OK, so this is officially a trend. With the announcement yesterday that Microsoft will make a “strategic investment” in social media metrics company Klout, the Redmond company is taking another step to boost its social media street cred.

The deal follows Microsoft’s investment in Facebook, its acquisition of Skype for $8.5 billion, and its purchase of corporate social network Yammer for $1.2 billion. With the investments and acquisitions, the company has a sizable stake in social media even without a real homegrown social network of its own. (That so.cl thing is really just an experiment.)

Microsoft isn’t disclosing the size of its investment in Klout, but the San Francisco company says it’s part of a multi-year agreement that will make Microsoft’s Bing search engine “one of Klout’s most significant partners.”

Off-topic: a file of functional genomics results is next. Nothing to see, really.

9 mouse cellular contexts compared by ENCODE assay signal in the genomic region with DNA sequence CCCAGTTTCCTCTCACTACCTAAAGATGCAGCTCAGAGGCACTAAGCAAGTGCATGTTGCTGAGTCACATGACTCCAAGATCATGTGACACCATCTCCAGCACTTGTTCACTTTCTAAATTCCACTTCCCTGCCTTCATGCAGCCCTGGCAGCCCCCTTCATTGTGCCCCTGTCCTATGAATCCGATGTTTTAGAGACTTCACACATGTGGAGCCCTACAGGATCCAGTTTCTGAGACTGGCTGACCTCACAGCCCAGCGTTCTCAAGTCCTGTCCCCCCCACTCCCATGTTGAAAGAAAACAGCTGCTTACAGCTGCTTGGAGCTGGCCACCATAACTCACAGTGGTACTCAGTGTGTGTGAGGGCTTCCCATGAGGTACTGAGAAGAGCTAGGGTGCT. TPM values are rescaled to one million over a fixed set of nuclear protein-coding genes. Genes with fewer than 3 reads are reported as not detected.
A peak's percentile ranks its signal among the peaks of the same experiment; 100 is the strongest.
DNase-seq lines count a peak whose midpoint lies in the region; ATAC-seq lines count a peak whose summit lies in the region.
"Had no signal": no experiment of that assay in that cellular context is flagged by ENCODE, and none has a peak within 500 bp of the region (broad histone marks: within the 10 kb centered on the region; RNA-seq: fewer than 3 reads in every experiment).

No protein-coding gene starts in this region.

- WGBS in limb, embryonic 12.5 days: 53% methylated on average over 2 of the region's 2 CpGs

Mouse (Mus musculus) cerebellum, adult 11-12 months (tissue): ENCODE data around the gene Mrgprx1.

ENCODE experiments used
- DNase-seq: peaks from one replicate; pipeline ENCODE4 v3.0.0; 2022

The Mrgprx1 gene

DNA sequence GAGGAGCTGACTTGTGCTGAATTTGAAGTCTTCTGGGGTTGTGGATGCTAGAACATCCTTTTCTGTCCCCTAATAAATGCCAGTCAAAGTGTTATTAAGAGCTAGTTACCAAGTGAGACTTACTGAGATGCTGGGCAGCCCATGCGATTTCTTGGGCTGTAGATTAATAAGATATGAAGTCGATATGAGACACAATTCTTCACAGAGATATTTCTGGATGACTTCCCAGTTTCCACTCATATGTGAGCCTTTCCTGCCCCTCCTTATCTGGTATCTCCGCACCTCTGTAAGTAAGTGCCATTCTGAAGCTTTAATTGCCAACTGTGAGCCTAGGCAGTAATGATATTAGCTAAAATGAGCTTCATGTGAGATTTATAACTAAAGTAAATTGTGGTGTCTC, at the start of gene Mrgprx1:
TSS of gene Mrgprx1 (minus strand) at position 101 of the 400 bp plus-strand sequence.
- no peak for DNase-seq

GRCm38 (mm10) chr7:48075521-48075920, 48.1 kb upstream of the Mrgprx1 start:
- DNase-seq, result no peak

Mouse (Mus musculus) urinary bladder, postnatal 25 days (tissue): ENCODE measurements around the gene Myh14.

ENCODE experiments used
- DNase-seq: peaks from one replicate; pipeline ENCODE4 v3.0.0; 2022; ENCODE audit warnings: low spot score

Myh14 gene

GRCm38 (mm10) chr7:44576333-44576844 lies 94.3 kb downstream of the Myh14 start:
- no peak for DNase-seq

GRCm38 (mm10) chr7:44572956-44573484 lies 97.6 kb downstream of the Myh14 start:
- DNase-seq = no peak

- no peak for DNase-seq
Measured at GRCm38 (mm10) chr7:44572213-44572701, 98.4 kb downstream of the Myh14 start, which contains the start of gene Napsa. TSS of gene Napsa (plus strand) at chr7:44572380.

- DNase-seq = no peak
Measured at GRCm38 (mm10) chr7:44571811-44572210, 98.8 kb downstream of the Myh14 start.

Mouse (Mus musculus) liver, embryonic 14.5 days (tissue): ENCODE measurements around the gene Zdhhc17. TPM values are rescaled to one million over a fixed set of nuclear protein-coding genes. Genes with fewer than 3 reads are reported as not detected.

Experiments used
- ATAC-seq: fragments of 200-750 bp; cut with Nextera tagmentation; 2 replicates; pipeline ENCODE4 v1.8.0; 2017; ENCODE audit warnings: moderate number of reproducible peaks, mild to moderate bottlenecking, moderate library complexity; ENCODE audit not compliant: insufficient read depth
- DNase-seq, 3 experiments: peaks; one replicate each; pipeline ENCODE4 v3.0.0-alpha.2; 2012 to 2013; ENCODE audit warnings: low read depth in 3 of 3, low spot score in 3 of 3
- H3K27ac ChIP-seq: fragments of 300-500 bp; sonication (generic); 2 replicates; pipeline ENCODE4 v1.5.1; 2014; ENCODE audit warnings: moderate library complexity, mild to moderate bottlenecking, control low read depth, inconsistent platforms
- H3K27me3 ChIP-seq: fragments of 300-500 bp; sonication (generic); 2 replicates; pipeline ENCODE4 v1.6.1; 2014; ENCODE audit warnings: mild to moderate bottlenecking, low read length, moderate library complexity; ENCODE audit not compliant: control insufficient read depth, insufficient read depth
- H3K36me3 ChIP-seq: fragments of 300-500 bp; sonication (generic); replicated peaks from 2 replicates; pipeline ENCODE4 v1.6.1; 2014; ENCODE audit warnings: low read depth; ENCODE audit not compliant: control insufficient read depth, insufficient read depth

As a first step, Microsoft announced that it’s integrating Klout scores and influential topics into the “People Who Know” section of the Bing sidebar.

In addition, Klout says it will be able to use search data from Microsoft Bing to help determine a person’s influence. For example, the Klout scores of people who have Wikipedia accounts associated with their Klout profiles will take into account the number of searches for those people on Bing.

Klout’s Joe Fernandez writes in a blog post, “This is a small step for Bing and Klout towards a very big idea: search through people. You will see a continuous flow of innovation from our joint development team focused on the discovery and recognition of influencers on both Bing and Klout.”

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  • guest

    Microsoft speak translator:
    input: “strategic investment”
    result: lose more money

  • Guest

    Can someone smarter than me explain the business strategy behind Bing? It hasn’t hurt Google at all. It has lost billions. And meanwhile Google has not only improved its search share, but taken over mobile, relegated hotmail and IE to yesterday’s leader, and made deep inroads into office productivity and now tablets. What the hell is Ballmer thinking?

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